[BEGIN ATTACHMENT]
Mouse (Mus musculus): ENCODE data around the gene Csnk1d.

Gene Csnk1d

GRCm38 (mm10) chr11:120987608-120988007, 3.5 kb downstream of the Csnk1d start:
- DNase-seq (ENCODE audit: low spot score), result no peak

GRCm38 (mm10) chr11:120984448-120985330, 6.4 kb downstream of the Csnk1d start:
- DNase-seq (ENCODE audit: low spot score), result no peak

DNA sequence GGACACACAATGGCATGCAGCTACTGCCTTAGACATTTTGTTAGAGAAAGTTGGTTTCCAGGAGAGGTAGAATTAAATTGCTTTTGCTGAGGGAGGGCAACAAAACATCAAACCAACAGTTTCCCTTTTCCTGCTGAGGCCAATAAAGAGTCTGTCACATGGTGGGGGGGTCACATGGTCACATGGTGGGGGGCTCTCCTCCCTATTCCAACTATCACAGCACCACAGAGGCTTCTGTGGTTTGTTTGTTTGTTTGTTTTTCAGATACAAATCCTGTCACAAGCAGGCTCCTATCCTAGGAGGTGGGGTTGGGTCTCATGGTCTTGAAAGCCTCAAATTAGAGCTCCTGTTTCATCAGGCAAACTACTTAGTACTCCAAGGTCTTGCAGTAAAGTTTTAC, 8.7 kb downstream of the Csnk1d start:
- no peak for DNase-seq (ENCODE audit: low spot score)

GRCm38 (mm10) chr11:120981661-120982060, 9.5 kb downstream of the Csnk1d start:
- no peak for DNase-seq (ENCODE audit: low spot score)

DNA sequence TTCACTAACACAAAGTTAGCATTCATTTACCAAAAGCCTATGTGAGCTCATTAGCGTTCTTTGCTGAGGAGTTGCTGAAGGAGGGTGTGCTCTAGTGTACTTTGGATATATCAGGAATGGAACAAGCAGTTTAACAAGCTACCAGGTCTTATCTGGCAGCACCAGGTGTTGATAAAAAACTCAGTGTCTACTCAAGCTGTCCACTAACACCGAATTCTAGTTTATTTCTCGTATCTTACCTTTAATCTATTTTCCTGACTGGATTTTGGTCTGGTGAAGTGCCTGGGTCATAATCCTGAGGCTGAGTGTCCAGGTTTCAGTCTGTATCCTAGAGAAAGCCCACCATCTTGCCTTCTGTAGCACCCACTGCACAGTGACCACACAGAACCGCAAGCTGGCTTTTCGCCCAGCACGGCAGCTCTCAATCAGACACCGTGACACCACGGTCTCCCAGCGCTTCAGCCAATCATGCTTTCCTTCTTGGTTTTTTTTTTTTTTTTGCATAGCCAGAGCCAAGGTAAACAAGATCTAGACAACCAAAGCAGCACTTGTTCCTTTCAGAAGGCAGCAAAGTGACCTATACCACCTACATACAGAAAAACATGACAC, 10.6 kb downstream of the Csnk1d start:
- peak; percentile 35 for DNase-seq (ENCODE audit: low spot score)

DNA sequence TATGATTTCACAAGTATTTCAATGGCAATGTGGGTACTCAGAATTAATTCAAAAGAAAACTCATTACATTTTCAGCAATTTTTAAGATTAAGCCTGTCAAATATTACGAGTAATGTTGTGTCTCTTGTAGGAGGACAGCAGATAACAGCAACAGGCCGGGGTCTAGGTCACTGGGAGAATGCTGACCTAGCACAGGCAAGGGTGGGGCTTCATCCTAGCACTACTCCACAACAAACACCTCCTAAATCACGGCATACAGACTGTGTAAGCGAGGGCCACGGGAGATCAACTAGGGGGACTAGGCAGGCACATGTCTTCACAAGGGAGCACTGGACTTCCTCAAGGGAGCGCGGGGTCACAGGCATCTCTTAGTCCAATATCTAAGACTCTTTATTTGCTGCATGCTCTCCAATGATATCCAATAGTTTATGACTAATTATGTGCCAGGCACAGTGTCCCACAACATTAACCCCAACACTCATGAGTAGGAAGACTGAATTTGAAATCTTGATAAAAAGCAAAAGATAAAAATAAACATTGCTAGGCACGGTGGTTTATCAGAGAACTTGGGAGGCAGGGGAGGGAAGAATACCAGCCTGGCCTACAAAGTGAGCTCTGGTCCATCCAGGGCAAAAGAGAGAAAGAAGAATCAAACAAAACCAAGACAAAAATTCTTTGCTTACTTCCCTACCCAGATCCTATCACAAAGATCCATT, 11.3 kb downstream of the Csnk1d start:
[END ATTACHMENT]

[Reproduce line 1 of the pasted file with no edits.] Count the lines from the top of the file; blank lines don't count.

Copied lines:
Mouse (Mus musculus): ENCODE data around the gene Csnk1d.